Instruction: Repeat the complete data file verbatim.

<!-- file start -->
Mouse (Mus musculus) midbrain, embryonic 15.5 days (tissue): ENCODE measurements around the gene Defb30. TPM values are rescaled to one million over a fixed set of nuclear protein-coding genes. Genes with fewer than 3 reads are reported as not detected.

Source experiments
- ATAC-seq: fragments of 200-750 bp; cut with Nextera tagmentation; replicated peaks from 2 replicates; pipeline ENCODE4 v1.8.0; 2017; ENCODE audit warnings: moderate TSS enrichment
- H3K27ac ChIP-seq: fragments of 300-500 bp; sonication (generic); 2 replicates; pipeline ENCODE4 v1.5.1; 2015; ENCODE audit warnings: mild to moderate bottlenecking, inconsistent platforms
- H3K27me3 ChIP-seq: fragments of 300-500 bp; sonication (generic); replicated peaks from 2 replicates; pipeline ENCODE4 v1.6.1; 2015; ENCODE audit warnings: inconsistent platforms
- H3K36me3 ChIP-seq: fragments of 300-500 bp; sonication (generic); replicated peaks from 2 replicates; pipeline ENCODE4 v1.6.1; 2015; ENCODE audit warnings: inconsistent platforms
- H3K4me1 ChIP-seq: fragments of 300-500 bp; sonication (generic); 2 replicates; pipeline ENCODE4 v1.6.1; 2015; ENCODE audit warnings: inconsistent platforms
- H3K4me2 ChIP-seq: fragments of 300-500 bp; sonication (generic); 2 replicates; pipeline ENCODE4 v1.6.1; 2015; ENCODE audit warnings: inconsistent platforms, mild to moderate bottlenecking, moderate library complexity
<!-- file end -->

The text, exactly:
Mouse (Mus musculus) midbrain, embryonic 15.5 days (tissue): ENCODE measurements around the gene Defb30. TPM values are rescaled to one million over a fixed set of nuclear protein-coding genes. Genes with fewer than 3 reads are reported as not detected.

Source experiments
- ATAC-seq: fragments of 200-750 bp; cut with Nextera tagmentation; replicated peaks from 2 replicates; pipeline ENCODE4 v1.8.0; 2017; ENCODE audit warnings: moderate TSS enrichment
- H3K27ac ChIP-seq: fragments of 300-500 bp; sonication (generic); 2 replicates; pipeline ENCODE4 v1.5.1; 2015; ENCODE audit warnings: mild to moderate bottlenecking, inconsistent platforms
- H3K27me3 ChIP-seq: fragments of 300-500 bp; sonication (generic); replicated peaks from 2 replicates; pipeline ENCODE4 v1.6.1; 2015; ENCODE audit warnings: inconsistent platforms
- H3K36me3 ChIP-seq: fragments of 300-500 bp; sonication (generic); replicated peaks from 2 replicates; pipeline ENCODE4 v1.6.1; 2015; ENCODE audit warnings: inconsistent platforms
- H3K4me1 ChIP-seq: fragments of 300-500 bp; sonication (generic); 2 replicates; pipeline ENCODE4 v1.6.1; 2015; ENCODE audit warnings: inconsistent platforms
- H3K4me2 ChIP-seq: fragments of 300-500 bp; sonication (generic); 2 replicates; pipeline ENCODE4 v1.6.1; 2015; ENCODE audit warnings: inconsistent platforms, mild to moderate bottlenecking, moderate library complexity